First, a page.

I recently read a blog post on LinkedIn (because that’s a thing now) that talked about how quickly everything moves now. It used to be commonplace that you started working for a company after graduation, and you moved up in the ranks over the years. Many workers stayed at the same one or two companies for their entire career. Today, in the time of startups and private contractors, that’s very rarely the case. And I think that that’s a good thing, but unfortunately, that’s not what an employer often wants to acknowledge.
My boyfriend just quit his job; He’s going back to school to get a technical degree that should help him increase his chances of getting a job in the industry he intended to get into with his Bachelor’s degree. His employers were, understandably, not thrilled. He’s been at this company for two years, and he’s good at his job. But he’s absolutely overqualified, and explained to them from the beginning that this was not where he saw himself ending up. They clearly hired him regardless, but are angry now that he’s chosen to move on. As I said, it’s not unwarranted for them to be disappointed that they’re losing someone valuable, but is it unreasonable to assume that they might at least be pleasant with him, and wish him luck on his journey? Personally, I don’t see any reason why we can’t be both unhappy that someone is leaving the company, but able to see where it benefits them and you to find someone perhaps more suited for the position.
That was a bit of a tangent, but the point is that employers may often say one thing, and expect another. For instance, I’ve seen a number of employers request well-rounded employees, though they request a very specific skill set. It’s reasonable to want someone who has an understanding of all of the tasks you require of them, but it’s really not to think that someone will be well-rounded in exactly the way that you want them to be. What this all often comes back to is our public persona, or “personal brand.”
How we market ourselves is so important in a society where we look up everyone online before we meet them. We send and receive job applications on our phones, and we utilize LinkedIn and other social networks to craft the way that others see us. My personal brand has changed quite a bit over the years, as I’ve begun to learn exactly what it means to brand yourself. And because I’m applying to jobs in various industries, my brand is probably not going to be all-encompassing for whatever the position is that I’m applying for.
For instance, I may be applying to jobs where I write about TV and film, and oftentimes, these places want someone who is quick-witted, and who frequently live-tweets shows and comments on the latest celebrity gossip. I do post about many of these things, but it’s not all of who I am. And when I apply for jobs in the non-profit and education spheres, they may be turned off by my portfolio and light, entertainment-related posts. Not to complain, but that seems a bit unfair, and sort of goes against the desire for a “well-rounded” candidate. After all, we all have interests and hobbies outside of our jobs.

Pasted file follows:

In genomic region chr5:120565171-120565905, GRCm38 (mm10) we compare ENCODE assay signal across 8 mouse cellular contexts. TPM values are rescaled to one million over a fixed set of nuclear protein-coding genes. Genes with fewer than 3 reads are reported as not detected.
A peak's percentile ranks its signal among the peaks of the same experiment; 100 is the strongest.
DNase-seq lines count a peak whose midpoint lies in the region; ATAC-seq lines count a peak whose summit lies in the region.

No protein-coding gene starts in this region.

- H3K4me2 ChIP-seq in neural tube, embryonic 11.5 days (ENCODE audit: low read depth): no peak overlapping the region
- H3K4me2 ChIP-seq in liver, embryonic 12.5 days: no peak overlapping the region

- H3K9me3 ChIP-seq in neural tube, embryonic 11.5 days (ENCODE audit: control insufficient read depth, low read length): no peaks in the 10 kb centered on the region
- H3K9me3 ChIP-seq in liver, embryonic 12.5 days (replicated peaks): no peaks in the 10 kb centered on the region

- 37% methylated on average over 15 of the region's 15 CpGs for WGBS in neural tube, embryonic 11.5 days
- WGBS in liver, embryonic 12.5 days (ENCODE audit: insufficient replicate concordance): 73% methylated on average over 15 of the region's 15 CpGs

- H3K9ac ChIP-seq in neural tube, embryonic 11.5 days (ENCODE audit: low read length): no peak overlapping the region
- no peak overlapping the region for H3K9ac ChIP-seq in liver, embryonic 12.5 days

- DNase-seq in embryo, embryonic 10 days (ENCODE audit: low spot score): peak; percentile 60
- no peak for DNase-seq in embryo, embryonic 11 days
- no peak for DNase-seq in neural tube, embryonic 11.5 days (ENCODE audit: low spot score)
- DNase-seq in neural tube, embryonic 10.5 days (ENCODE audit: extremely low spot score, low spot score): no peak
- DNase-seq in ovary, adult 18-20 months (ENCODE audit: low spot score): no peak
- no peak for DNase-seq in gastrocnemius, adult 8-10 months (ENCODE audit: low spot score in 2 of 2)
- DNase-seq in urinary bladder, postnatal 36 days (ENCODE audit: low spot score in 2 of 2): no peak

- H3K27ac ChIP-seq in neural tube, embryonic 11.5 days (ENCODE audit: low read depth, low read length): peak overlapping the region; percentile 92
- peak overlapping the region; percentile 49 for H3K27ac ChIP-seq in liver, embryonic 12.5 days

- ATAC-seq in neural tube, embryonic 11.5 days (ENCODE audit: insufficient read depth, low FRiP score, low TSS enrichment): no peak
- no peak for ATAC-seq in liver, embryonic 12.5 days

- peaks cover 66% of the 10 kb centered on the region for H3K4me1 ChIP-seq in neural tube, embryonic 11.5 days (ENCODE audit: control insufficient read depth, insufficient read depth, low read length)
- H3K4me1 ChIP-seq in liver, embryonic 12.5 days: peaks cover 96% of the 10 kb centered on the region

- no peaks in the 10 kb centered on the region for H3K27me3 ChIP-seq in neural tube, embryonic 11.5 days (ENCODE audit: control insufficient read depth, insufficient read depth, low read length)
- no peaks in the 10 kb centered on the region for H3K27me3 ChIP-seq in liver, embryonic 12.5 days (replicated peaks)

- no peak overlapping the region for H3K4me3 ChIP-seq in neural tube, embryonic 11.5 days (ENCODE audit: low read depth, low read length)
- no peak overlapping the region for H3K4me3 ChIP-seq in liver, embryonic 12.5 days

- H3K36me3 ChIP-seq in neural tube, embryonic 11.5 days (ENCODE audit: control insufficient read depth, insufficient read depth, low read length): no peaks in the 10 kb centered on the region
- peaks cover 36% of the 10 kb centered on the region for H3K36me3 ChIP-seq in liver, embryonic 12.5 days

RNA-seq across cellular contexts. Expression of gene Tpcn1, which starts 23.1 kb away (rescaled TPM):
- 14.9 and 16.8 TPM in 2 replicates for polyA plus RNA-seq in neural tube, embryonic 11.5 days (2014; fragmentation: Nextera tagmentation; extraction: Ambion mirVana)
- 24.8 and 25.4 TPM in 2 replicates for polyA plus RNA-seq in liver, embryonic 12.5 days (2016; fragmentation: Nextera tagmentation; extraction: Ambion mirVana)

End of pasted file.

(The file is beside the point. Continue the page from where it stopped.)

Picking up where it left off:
As I started this post saying, most of us are changing careers frequently. We’re working as freelancers, we’re bouncing from internship to job in various industries, and we’re always looking out for a new way to use our skills. This is simply the nature of today’s inconsistent job market. And yet some employers still insist that the candidates they interview be perfectly tailored for the job they’re applying for. Why not, instead, look for someone who understands the job, and has many of the most important qualifications, but who has other things they can bring to the table? This too is something employers may say that they want, but they really aren’t that interested in. (Sometimes there’s a lack of emphasis on soft skills, and other times there’s such an emphasis on them that it seems as though they’re shopping for a dream candidate who really doesn’t exist. But that’s another blog post entirely.)
You see, while my cover letter WILL be tailored for the position I’m applying for, I’m much more than just a candidate. My resume will showcase a whole host of different jobs and special skills, and that’s okay. I’ll show you how these experiences and talents can help, and if they can’t then well, honestly, they may be more fitted to my next job (because at 26, there will definitely be a next job). I dream of doing many things, and my brand and actions will reflect that. You should want someone at your company who dreams big and wants to try new things.